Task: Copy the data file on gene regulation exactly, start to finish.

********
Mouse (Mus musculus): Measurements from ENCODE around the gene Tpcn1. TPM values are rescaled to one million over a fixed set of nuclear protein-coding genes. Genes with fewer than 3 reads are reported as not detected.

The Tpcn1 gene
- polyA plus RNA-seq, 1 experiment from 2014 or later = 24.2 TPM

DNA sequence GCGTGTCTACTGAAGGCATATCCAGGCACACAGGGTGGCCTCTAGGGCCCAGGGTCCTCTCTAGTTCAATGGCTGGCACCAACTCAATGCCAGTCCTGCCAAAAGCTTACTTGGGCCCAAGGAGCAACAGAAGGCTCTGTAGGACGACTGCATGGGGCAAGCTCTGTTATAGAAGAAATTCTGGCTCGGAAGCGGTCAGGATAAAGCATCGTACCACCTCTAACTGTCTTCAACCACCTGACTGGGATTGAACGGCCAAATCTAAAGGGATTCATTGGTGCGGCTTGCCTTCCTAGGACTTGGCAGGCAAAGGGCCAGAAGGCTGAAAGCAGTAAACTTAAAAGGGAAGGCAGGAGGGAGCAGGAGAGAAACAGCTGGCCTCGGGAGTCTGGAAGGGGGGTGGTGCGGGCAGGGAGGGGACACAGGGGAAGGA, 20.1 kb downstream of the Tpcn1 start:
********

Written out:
Mouse (Mus musculus): Measurements from ENCODE around the gene Tpcn1. TPM values are rescaled to one million over a fixed set of nuclear protein-coding genes. Genes with fewer than 3 reads are reported as not detected.

The Tpcn1 gene
- polyA plus RNA-seq, 1 experiment from 2014 or later = 24.2 TPM

DNA sequence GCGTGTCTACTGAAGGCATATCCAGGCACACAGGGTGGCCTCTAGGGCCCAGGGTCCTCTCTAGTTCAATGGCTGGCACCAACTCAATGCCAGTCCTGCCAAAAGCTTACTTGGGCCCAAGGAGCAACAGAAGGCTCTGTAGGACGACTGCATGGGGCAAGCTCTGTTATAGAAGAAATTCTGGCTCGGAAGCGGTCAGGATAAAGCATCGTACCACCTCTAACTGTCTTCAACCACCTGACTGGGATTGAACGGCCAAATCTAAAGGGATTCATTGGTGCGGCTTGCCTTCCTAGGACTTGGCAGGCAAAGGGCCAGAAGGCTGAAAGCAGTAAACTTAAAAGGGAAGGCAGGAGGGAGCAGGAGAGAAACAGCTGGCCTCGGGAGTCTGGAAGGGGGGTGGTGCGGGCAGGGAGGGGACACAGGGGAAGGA, 20.1 kb downstream of the Tpcn1 start: